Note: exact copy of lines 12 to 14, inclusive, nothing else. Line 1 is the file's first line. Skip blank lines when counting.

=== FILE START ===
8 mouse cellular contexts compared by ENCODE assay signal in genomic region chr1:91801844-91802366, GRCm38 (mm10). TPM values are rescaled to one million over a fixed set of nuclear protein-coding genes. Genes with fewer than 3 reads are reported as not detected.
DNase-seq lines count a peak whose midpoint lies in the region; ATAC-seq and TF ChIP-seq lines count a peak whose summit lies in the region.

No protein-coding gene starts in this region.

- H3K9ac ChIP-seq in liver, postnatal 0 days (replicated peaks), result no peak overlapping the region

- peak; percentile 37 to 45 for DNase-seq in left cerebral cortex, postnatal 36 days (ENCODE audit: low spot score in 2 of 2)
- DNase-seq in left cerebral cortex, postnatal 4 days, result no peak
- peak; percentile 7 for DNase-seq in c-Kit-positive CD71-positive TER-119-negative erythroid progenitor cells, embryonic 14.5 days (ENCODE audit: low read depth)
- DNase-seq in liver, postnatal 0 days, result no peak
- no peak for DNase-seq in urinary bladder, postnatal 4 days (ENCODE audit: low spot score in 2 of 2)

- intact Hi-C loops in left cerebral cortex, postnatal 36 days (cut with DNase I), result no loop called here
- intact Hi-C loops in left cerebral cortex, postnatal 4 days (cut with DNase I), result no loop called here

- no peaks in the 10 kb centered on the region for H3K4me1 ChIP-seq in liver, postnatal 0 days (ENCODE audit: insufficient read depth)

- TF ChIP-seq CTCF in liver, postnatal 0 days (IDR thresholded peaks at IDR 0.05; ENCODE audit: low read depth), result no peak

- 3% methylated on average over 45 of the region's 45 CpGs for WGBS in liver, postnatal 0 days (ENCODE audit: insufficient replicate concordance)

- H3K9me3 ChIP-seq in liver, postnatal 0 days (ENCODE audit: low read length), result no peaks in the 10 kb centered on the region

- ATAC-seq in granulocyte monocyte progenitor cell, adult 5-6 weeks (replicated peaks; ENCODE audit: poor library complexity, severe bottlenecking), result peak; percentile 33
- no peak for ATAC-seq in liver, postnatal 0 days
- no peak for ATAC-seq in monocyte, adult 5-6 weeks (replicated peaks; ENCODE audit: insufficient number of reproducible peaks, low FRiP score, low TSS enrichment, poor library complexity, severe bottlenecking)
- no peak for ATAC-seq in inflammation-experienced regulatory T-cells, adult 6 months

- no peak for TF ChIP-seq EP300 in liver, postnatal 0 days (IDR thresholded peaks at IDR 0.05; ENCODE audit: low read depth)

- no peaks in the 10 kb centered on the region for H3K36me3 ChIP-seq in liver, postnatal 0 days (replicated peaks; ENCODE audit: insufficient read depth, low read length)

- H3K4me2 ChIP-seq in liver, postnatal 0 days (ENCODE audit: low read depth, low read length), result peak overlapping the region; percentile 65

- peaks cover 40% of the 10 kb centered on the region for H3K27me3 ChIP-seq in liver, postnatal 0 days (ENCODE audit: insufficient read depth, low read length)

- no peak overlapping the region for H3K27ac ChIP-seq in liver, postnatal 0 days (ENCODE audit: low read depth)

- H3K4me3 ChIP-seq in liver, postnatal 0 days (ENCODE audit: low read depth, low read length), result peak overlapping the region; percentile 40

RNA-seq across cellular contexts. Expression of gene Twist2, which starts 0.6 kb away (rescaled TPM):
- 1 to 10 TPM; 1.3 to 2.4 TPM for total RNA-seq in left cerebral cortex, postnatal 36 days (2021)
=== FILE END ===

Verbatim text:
- no peaks in the 10 kb centered on the region for H3K4me1 ChIP-seq in liver, postnatal 0 days (ENCODE audit: insufficient read depth)

- TF ChIP-seq CTCF in liver, postnatal 0 days (IDR thresholded peaks at IDR 0.05; ENCODE audit: low read depth), result no peak

- 3% methylated on average over 45 of the region's 45 CpGs for WGBS in liver, postnatal 0 days (ENCODE audit: insufficient replicate concordance)